Baku's largest electronics store goes green
Azerbaijan, nestled in the cradle of Europe and Asia, has always occupied a prime location on the trade routes linking East and West.
In the days of the Silk Road, craftsmen and merchants would trade goods such as fabrics and carpets and other technological innovations in caravanserais.
Today cities such as the country’s capital, Baku, are re-emerging as exciting trade hubs, perfect settings for the entrepreneurial talents of modern-day merchants such as two sets of brothers, the Nakhjavanis and the Eromis.
“Right after the collapse of the Soviet Union we and the Eromi brothers left our home in Tabriz, Iran, and drove to the Azerbaijan border for the first time in our lives,” said Said Nakhjavani, the second of the four Nakhjavani brothers and one of the founders of Baku Electronics.
“We had a single question in mind: which product is missing? We soon came to realise that there was not a single electronics store.”
In 1994, the families purchased 180 television sets and displayed them on top of empty boxes in the streets of Baku.
This marked the launch of Baku Electronics, today the largest “techno-store” in the Caucasus and the market leader of electronic goods and home appliances in Azerbaijan, with over 15 per cent of market share.
“Given the sudden hype, we decided to expand our product range to electronic accessories, household appliances, mobile phones, bikes and sport gadgets and, more recently, a whole textile and homeware section,” explains Ibrahim Behram Eromi, the eldest Eromi brother.
Baku Electronics was also the first company in Azerbaijan that offered its customers credit.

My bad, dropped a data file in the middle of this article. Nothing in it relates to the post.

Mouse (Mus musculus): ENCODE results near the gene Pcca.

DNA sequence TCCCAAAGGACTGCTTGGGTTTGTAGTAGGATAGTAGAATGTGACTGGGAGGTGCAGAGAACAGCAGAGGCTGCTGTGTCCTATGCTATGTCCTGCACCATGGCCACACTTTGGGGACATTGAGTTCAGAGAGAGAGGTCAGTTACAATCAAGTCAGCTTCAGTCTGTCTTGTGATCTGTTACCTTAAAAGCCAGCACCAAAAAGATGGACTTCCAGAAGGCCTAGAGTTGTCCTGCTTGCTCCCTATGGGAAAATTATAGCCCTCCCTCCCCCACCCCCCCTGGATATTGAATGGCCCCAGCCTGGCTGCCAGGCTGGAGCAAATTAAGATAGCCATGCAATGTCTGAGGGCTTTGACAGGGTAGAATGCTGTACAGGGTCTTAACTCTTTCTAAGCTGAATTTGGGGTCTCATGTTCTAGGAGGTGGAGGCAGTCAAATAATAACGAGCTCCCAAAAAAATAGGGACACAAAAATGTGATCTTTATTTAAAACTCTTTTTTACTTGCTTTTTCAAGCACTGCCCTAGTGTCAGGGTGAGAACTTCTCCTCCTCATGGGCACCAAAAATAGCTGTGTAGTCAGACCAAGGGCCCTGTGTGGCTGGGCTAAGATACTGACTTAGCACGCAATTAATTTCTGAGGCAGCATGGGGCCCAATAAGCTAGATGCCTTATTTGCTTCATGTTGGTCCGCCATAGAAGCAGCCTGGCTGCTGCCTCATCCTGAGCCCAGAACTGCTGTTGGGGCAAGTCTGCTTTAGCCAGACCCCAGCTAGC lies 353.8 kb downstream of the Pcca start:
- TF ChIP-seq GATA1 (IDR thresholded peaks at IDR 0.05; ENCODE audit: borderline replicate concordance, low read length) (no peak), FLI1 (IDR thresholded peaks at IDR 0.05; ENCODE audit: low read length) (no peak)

The combination of a wide range of products together with an easy way to finance buying them prompted costumers to shop in just one location, a concept that was completely new to the country’s retail sector at the time.
This “one-stop-shop” concept, together with the brothers’ ambitious design ideas, made finding real estate that would accommodate the unique needs of their “techno-stores” impossible.
So in 2007 the brothers reached out to the EBRD for help.
With the EBRD’s funding, Baku Electronics has now built three new, green, multi-brand stores.
Given the abundance of gas and oil resources in Azerbaijan, energy efficiency in the construction sector did not seem much of a concern. Energy tariffs are very low and do not include environmental costs. This, in turn, discourages energy efficient behaviour. But the brothers knew better.
“As part of our own social responsibility, it was a priority for us to be green. We want to raise our customers’ awareness of environmental concerns too, so we make sure we focus on energy efficient products, not only with what we sell, but also with what we use,” explained the eldest Nahkjavani brother, Habib.
Through the support of FINTECC, funded by the Global Environment Facility, the company installed hefty coated glass windows with low transmittance throughout the store, resulting in a significant reduction in energy use.
This type of insulating glass optimises the use of natural light while also protecting store items from damaging UV radiations. These energy efficient windows also help reduce heat loss, keep the store warmer and lower heating bills.
This translated into up to 6,000 MWh per year in energy savings and a reduction of 2,000 tonnes of CO2 emissions per year. It is equivalent to taking 500 cars off the road.
Developing new energy efficient measure is crucial in Azerbaijan, which continues to be one of the most energy-intensive countries in the region and where the oil and gas sector still dominate much of its economy.
The EBRD’s FINTECC programme helps companies implement advanced climate technologies that reduce greenhouse gas emissions and increase climate resilience by providing grants and technical assistance.
In total, FINTECC’s work has helped to reduce annual CO2 emissions by some 230,000 tonnes, equivalent to taking 48,000 cars off the road for one year, while total water savings amount to 1.6 million cubic metres and materials savings to 44,000 tonnes.
This story was originally posted by EBRD.